Judd Apatow’s Funny People is not so much a comedy about funny people as it is an aggressive war against stereotypes. The two most prominently attacked: That comedians are funny in “real” life, all the time, 24/7; and that everybody who survives cancer has this miraculous, dramatic, It’s a Wonderful Life/A Christmas Carol turnaround, wherein the misanthropic hero’s heart grows three sizes, the Christmas bird is put on the table, and he’s going to live a better life, dammit.
George Simmons (Adam Sandler) is not a good person. You could, if you wanted to, draw a comparison between him and C.F. Kane. Both live alone in their huge houses, interacting mainly with staff. Both have many acquaintances and business associates, but no friends. Both have gained an incredible amount of wealth, material and monetary. Both seem destined to die alone and misunderstood. Simmons, unlike Kane, is woken up from his long nightmare by a sudden revelation: He has cancer. Worse: It’s a cancer that only eight percent of people survive.
George is distraught, as are most people who are told that they have an eight percent chance of coming out of treatment alive. He decides to go back to stand-up comedy, an odd choice for a superstar comic with piles of movie offers on his kitchen counter, and winds up playing to silenced crowds at the Improv, who don’t get that his “How will you go on without me?” act isn’t really an act—he wants to know how America will go on without one of its icons. “Why me?” mixed with “You poor bastards.”
Meanwhile, Ira Wright (Seth Rogen) is an aspiring comedian who works at a grocery store and sleeps on his friend’s couch. His roommates, a more successful comic (Jonah Hill), and the star of an awful, teen-orientated sitcom (Jason Schwartzman), and his co-worker at the deli (RZA) all point out his fatal flaw: He isn’t funny. It’s sad, and perhaps lucky, that he has to go on after George, who just bombed. When his original material doesn’t go over so well, he starts ragging on George, who is looking on in the back sullenly.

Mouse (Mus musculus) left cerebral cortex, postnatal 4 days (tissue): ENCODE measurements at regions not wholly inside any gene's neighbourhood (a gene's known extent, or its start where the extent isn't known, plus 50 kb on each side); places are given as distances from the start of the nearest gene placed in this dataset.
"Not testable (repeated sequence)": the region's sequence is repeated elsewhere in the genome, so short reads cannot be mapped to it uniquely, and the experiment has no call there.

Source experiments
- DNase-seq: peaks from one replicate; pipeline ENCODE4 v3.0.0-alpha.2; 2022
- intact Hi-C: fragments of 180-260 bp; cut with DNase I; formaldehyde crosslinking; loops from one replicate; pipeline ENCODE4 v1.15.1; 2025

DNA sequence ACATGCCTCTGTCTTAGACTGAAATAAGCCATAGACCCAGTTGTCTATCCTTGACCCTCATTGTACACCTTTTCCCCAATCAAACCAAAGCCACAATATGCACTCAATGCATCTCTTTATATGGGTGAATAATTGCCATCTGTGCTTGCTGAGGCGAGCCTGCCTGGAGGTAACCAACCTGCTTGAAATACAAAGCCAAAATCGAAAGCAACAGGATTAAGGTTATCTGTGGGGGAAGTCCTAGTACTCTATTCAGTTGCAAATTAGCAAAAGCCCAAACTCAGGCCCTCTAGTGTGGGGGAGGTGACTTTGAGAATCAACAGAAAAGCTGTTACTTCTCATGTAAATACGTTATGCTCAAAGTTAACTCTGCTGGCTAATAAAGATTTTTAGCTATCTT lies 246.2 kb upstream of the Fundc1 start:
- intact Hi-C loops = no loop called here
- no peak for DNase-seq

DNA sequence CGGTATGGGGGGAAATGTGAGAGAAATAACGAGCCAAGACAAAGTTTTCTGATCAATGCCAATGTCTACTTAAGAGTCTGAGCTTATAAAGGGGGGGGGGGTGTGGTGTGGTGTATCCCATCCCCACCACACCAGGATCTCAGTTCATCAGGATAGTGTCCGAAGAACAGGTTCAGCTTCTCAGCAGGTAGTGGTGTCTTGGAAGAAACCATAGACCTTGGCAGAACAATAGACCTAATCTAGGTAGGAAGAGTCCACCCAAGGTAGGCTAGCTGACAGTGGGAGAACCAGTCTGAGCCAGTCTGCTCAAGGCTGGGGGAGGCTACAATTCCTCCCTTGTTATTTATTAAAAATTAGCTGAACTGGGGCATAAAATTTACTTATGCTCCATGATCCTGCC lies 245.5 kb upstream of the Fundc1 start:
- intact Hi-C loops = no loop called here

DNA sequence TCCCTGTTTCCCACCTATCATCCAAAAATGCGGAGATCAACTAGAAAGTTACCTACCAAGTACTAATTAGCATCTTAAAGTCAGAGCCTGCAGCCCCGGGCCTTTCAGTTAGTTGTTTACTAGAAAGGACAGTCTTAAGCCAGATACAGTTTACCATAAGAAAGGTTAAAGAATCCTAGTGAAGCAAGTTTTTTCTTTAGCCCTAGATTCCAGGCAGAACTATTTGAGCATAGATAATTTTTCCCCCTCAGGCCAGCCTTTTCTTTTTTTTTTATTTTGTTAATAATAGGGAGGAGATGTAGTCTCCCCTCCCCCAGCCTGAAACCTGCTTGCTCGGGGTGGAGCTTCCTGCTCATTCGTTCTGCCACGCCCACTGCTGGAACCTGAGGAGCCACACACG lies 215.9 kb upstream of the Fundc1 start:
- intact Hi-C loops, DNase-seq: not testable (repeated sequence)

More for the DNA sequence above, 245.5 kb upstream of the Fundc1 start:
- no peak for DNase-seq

George hires Ira to write jokes for him and eventually become his assistant. For Ira, it’s a dream job. He gets to open for George, hang out in a massive house, and get paid to write material for stand-up comedy. For George, it’s a necessity. Ira is the first person in some time he has let into his life, the first person to realize how crushing his lonely existence is, and the first person to find out that he has cancer.
From there, the movie changes gears. It becomes less about funny people and more about the process of finding oneself. George has a lot of soul-searching to do, and, unlike 99% of movie characters who go through his situation, he isn’t very good at it. Sure, things seem to be moving along while he’s sick, but what’s to stop George Simmons from going back to being a jerk when he’s healthy?